My earliest memories of downhill mountain biking always include full body 'turtle suits' from Dainese. I even had one of the massive exo-skeleton-like onesies myself. But, they were hot and uncomfortable, and ever since Sam Hill came along in the mid '00s wearing soft 661 knee pads and making flat pedals cool again, most mountain bikers have been wearing that style of pad ever since.
Hardshell pads fell out of favor because of bulk and lack of comfort, but there are advantages to plastic, mainly in the way they to slide over dirt and protect against sharp edges and points that non-Newtonian foams like D30 or similar can't always save kneecaps from.
The Armoform knee pads from Dainese offer an articulated fit, with three separate shells joined to a fabric sleeve. The shells are perforated with a fractal-inspired pattern that's similar to the lightweight Trail Skins 2 pad
; behind the plastic is memory foam and a couple of extra soft pads on the outside of the knee. Silicone backed elastic straps are adjustable with Velcro closures top and bottom, and there is also an extra strap which goes over the top of the calf muscle to adjust the fit.
Armoform Knee Details
• Articulated hard-shell kneepads
• Memory foam with polyethylene hard shell
• Elastic straps with silicone grippers
• Available in black only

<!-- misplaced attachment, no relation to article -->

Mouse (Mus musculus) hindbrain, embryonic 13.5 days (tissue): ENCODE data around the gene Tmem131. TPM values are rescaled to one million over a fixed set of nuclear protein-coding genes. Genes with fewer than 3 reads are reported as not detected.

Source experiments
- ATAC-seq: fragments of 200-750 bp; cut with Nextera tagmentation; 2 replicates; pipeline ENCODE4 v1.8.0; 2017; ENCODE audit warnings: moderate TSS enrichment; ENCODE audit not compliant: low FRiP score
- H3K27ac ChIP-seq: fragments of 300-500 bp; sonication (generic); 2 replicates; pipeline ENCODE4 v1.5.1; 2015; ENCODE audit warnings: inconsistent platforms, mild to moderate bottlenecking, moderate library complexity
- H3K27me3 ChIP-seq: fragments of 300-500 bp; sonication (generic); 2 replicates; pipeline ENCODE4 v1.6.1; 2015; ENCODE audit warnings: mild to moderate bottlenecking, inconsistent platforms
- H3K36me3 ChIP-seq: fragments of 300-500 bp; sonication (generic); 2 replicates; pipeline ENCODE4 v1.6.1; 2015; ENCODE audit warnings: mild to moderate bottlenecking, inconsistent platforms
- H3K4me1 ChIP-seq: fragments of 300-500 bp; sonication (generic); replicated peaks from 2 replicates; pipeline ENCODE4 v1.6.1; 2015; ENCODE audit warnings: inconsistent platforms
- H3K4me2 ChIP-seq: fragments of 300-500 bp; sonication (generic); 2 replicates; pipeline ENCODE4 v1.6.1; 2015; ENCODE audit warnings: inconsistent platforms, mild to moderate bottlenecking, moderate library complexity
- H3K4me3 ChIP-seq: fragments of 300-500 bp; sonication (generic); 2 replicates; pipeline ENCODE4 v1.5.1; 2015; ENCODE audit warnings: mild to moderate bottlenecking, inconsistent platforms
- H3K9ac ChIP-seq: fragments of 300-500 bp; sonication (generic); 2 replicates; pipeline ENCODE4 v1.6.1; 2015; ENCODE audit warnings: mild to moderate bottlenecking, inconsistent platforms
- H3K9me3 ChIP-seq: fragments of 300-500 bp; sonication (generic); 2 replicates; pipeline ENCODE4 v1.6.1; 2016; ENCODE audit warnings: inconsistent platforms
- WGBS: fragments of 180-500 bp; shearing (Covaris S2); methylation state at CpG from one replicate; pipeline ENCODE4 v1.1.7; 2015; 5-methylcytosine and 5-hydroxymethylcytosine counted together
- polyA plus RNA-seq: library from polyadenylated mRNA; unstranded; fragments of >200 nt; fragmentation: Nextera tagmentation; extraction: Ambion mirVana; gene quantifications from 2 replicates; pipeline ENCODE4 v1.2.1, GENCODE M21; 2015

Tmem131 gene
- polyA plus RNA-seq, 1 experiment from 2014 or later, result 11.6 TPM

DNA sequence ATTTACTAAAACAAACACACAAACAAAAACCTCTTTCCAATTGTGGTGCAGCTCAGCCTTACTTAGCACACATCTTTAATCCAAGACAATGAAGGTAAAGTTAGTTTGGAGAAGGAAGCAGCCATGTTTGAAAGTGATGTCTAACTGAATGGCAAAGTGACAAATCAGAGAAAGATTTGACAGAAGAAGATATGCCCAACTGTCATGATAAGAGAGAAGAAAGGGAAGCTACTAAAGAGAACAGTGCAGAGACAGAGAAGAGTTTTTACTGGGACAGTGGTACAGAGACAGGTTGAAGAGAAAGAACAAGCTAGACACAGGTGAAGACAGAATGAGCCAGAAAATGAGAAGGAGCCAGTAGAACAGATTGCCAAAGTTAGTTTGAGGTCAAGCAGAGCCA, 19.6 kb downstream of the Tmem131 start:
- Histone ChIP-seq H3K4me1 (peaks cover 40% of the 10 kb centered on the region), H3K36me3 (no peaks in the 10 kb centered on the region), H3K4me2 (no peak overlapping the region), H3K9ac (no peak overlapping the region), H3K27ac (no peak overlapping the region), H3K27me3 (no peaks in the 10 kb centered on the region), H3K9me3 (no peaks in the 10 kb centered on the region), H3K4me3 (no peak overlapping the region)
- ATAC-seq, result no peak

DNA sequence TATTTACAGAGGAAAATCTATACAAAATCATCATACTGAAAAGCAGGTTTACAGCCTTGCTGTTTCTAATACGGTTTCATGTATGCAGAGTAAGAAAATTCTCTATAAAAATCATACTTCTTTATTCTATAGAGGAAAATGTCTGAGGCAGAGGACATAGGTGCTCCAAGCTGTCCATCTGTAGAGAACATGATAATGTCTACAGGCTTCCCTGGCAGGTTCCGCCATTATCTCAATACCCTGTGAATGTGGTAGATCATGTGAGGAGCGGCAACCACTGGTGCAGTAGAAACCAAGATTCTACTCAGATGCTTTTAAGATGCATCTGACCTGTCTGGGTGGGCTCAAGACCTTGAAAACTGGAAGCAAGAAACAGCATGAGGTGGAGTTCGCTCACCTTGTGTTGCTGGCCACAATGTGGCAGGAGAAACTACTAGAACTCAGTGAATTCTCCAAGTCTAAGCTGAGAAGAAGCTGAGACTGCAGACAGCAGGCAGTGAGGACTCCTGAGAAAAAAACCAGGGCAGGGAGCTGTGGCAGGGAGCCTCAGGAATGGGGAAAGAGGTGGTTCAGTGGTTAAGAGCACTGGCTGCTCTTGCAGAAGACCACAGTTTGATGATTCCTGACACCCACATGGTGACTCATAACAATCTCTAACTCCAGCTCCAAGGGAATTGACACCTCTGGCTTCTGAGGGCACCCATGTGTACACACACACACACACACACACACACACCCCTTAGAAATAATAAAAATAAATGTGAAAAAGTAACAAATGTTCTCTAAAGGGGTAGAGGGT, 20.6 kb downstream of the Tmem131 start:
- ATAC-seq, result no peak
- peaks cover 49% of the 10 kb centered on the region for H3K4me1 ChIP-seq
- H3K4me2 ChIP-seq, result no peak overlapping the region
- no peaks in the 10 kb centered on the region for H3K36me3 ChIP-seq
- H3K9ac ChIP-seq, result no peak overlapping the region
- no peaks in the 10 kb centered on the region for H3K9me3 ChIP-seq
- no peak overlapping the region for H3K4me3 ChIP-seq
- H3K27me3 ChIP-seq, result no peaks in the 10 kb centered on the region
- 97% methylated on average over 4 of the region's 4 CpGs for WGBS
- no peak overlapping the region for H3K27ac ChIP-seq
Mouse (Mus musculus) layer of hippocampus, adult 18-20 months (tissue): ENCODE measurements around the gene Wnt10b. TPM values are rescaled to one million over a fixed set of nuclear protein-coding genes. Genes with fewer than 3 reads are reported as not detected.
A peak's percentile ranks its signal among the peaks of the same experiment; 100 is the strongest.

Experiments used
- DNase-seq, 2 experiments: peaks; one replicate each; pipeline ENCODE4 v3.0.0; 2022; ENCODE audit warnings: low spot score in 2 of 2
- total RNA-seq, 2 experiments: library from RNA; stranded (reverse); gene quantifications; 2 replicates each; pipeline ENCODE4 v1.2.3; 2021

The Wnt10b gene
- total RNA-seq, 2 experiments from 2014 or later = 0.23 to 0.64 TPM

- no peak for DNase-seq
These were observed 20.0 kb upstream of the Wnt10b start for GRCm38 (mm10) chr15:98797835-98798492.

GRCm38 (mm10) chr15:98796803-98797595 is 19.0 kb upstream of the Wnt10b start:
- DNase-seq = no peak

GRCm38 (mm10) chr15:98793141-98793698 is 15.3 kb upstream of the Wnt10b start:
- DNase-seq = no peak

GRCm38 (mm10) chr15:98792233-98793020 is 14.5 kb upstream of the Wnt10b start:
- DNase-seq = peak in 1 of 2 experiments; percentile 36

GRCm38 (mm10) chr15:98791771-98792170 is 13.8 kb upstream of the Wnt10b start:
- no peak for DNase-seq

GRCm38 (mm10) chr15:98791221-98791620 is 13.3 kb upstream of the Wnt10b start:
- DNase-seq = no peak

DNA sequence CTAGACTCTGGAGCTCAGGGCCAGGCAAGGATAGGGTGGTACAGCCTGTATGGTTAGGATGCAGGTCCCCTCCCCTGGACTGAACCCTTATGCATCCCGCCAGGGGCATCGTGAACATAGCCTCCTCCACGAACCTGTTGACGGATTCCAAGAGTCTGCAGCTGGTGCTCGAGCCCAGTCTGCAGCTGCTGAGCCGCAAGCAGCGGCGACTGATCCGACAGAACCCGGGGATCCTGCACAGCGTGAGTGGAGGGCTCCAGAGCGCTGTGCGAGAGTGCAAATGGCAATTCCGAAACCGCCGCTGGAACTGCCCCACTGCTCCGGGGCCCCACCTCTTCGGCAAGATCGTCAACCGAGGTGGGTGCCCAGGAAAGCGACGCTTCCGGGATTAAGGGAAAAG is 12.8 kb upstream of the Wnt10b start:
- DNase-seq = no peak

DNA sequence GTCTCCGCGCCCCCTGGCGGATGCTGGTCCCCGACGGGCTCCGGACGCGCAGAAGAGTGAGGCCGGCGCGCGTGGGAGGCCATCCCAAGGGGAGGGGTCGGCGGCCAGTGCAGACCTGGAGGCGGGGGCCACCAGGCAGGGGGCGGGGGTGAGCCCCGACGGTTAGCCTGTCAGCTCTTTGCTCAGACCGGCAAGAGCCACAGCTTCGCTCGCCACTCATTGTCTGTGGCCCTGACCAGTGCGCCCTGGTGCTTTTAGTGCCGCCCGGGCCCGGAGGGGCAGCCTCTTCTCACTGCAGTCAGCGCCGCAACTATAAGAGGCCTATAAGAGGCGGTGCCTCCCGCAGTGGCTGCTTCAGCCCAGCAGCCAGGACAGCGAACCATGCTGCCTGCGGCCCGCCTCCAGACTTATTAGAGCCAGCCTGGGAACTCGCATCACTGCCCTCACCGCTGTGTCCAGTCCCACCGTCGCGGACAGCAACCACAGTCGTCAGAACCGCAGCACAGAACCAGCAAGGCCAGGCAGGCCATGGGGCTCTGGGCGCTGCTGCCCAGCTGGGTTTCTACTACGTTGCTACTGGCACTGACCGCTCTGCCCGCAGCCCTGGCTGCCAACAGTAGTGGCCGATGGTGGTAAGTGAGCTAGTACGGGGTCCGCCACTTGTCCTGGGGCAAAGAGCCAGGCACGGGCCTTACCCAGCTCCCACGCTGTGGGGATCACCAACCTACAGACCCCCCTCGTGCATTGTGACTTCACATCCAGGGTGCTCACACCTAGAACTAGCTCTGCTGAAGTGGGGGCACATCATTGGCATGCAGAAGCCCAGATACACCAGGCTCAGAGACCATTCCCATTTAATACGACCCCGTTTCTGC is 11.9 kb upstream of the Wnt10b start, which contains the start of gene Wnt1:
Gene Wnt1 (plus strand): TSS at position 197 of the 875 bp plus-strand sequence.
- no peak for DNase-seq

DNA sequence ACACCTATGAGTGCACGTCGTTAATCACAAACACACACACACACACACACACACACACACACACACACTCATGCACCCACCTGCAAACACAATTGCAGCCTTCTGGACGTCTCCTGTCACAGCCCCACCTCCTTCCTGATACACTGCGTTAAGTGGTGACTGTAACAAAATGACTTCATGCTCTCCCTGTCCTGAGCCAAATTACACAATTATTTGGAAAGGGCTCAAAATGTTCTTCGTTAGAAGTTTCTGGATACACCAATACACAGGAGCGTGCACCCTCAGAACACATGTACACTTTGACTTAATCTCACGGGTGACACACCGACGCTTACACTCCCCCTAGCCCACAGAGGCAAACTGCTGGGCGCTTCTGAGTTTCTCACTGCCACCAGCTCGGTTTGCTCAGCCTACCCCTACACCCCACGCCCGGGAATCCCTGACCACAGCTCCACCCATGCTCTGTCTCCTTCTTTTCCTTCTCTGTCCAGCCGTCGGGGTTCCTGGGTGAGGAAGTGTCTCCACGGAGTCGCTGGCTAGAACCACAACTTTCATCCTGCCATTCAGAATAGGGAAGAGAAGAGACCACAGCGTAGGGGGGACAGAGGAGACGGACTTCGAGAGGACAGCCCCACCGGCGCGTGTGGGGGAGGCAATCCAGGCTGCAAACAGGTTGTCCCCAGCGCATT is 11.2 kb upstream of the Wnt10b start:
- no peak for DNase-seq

• S, M, L, XL
• $99USD / €99
The articulated design means the pad can move freely with your joints.
This test set of Armoform pads have accompanied me on over 300kms of riding, including shuttling with downhill bikes and epic, yes I am going to say it, epic eMTB rides. Weighing in at 470 grams for the pair they are lightweight, and the articulated system means the pads pull less on your skin and joints while pedaling than most soft knee pads. The perforated outer shell and inner foam let air flow through the pads, which can be felt directly on your skin, this, combined with the main knee shell not touching your skin, gives a very cool and airy fit.
The only downside of the pads I found is that there are a few too many hard edges, and stitching inside the pad that can cause some irritation when riding, but this is simply more of an annoyance than abrasion.Pinkbike's Take: